I came out of my meeting at the Medical Center feeling so rejected you would have thought I was returning from a blind date with a Nazi. I am no stranger to racism, being a black man with a Ph.D. in neuroscience, working in medicine, where anti-black racism is pervasive. However, I am one of those easygoing, non-threatening, well-educated, likable Negroes, who prides himself on being hyposensitive, and not angry or reactionary. Normally in a situation like this my reaction would be to just throw my head back, and put on my everyday armor: “I am a University of Michigan alum, with a Ph.D. in neuroscience, so do not ever mistake me for someone who cares what you think.” That has been a tried and true way to avoid the fact that I am human, and innately care very much what other people think. We are a social species. Caring what other people think is in our genome because human survival depends on being a part of the herd.1,2 For the ancients, exclusion meant increased vulnerability to the natural threats, starvation and predators. No matter how good of a game you talk, your neuropeptides are not buying it.3
Likewise, we utilize consensual realities like education and occupation to enhance our self-worth. I was trying to counterbalance the social rejection I felt with those consensual realities by going to my “I went to a prestigious university and I have impressive letters behind my name” place. However, my flight to the safety of education and occupation grading was not working this time. That was because my encounters with blatant racism in medicine, was usually at the hands of Pacific Rim Asians, or Whites. This person was a large, black woman, who could have been me in drag, if she had been (immodestly perhaps) prettier and better at applying mascara and eye shadow.
How could this be? Big brother is not supposed to be sitting across a desk, with a face full of Revlon “Dark and Lovely” wearing “Just My Size” cinnamon pantyhose. How could this woman have treated me like this? This is supposed to be a sister. A few years ago, this woman and I might have dropped to our knees together at the May Company’s make up counter and said, “Yes there is a God!” when we saw the Barbara Walden’s Walnut to Wicker foundation shades. She must have been there. I could see it in her lipstick. This woman should know better, I thought. Then I thought again.
Racism-driven behaviors are like flu viruses among humans. We are all susceptible to them from time to time. If we think we are not all vulnerable to racist thoughts and actions, we are just naïve and deluding ourselves. The brain consolidates and simplifies information. Stereotypes exist because of this.4 However, the reasons these stereotypes persist and become pervasive are complex and involve many variables, some individual, some global. Still, just as we all get the flu, we all get the “racism bug” at various times. Like any other bug, it affects some of us more often and more severely than others. The important thing to realize is that racism is a disease, not a character flaw. Different diseases survive in different ways. Racism is one of those diseases that can lie dormant and then flare up suddenly. For example, the liberal guy who “doesn’t have a prejudice bone in his body,” until his daughter brings home the Black or Hispanic boyfriend. A larger example of that would be many Americans’ reaction to the election of President Obama.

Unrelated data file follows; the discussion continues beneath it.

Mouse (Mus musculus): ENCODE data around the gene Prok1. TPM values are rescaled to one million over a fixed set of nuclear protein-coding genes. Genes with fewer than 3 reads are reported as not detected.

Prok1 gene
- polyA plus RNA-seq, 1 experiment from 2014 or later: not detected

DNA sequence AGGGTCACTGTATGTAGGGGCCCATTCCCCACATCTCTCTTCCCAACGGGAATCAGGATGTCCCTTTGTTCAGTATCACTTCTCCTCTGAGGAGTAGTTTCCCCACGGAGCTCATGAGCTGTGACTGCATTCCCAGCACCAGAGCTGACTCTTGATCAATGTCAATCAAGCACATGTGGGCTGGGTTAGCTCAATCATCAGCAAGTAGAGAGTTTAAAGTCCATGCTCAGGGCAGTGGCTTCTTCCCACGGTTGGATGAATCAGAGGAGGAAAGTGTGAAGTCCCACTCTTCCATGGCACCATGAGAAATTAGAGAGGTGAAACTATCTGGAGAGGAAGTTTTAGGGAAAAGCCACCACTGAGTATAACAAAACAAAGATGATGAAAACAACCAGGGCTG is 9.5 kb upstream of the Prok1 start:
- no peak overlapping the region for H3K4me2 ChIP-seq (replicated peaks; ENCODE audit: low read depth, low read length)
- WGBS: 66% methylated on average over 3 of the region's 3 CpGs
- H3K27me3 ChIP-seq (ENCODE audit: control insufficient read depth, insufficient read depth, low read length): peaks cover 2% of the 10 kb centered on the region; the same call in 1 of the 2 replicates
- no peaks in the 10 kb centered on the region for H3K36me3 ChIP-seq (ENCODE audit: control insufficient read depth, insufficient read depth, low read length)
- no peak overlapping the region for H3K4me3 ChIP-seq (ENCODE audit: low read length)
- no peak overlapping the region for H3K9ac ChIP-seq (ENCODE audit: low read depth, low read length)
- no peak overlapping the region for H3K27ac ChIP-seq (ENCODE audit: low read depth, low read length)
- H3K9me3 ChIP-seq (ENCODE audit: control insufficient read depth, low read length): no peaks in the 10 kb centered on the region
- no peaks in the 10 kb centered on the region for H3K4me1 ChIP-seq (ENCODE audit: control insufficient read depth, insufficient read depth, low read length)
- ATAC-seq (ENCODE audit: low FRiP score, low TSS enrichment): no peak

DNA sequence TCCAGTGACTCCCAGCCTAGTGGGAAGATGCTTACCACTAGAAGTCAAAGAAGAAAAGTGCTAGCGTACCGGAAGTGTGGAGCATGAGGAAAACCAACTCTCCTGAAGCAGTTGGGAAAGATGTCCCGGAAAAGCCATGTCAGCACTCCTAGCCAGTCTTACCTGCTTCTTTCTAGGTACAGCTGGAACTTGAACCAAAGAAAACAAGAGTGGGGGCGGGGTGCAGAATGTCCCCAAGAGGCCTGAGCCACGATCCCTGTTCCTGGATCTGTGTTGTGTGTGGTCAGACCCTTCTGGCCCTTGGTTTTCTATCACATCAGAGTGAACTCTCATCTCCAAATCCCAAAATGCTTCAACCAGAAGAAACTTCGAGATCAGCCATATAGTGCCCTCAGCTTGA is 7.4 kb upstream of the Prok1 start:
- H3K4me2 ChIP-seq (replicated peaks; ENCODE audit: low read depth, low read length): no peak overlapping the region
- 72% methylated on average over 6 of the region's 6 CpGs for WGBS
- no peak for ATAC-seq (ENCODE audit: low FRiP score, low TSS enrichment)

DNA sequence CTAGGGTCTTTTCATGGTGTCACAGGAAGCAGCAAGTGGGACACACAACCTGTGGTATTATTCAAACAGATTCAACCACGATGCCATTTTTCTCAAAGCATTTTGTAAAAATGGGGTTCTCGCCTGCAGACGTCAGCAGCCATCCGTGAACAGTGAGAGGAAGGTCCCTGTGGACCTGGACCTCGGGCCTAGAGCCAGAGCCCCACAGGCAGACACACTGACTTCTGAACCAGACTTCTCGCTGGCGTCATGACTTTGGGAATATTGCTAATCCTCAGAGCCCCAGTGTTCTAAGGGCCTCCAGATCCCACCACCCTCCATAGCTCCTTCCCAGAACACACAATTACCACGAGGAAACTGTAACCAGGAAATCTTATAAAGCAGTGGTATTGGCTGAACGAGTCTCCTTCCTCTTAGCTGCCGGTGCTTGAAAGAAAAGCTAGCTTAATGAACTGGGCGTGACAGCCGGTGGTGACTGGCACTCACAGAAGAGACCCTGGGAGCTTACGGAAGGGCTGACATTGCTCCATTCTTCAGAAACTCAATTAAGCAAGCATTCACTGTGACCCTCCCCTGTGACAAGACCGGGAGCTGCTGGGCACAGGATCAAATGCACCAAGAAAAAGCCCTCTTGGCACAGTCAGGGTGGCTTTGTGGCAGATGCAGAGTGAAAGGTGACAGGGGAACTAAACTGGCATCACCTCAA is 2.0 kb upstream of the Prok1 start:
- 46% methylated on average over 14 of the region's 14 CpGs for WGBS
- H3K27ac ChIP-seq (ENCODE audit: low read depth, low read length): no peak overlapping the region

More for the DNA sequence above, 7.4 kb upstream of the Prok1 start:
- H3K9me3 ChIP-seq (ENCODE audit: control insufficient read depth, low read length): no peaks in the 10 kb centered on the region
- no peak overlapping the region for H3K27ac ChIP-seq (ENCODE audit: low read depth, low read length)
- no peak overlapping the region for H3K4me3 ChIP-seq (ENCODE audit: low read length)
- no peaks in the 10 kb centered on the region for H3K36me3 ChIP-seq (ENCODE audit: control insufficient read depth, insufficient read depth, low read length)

Generally, anti-black racism presents in Blacks as self-loathing. My experience was a prime example of that. Just as certain conditions promote physical disease, mental disease thrives better in certain places. Racism, or as I call it “the R-Bug,” thrives in media, the fashion industry, history, politics, business, the Internet and pornography. Regrettably, humans often frequent these places.
Because the R-Bug is like a virus among humans, Black people are no less susceptible to it than any other people are. Racism is a mental illness, like an anxiety attack, depression, bipolar disorder or any of the many mental maladies. The DSM IV generally describes a mental disorder generally characterized by dysregulated mood, thought, and/or behavior.5 This sounds like racism to me. It also sounds like something we may all be susceptible to, and likely to experience, though some more frequently than others. That is important to understand because we tend to single people out, label them as racists, demonize them, then think, “okay good, now we have had racial justice, let’s go have latte.” That is not a correct way of looking at it. You do not become a cold just because you catch a cold, or are highly susceptible to catching colds, or catch a bad one. Nor are you immune to colds because you seldom catch one.
Acts, not people, are racist. Not even people who endure this mental disorder display its symptoms all of the time. Some things humans do, do not involve race, so there is no opportunity to be racist. Believing racism is a character flaw is as misguided as thinking compulsive overeating is a character flaw, or that demons possess epileptics. Separating the mental malfunction from the individual is important, because as Hippocrates said, “The ability of a disease to do damage lies in its ability to go undetected.” Remain Fabulous and phenomenal.
1. Cacioppo JT, Hawkley LC. Perceived social isolation and cognition. Trends Cogn Sci. 2009 Oct;13(10):447-54.
2. Santos RV, Fry PH, Monteiro S, et al. Color, race, and genomic ancestry in Brazil: dialogues between anthropology and genetics. Curr Anthropol. 2009 Dec;50(6):787-819.
3. Carter CS, Lederhendler I, Kirkpatrick B. The integrative neurobiology of affiliation. Introduction. Ann N Y Acad Sci. 1997 Jan 15;807:xiii-xviii.
4. Fiske S. Stereotyping, prejudice, and discrimination at the seam between the centuries: evolution, culture, mind, and brain. European Journal of Social Psychology. 2000;30:299-322.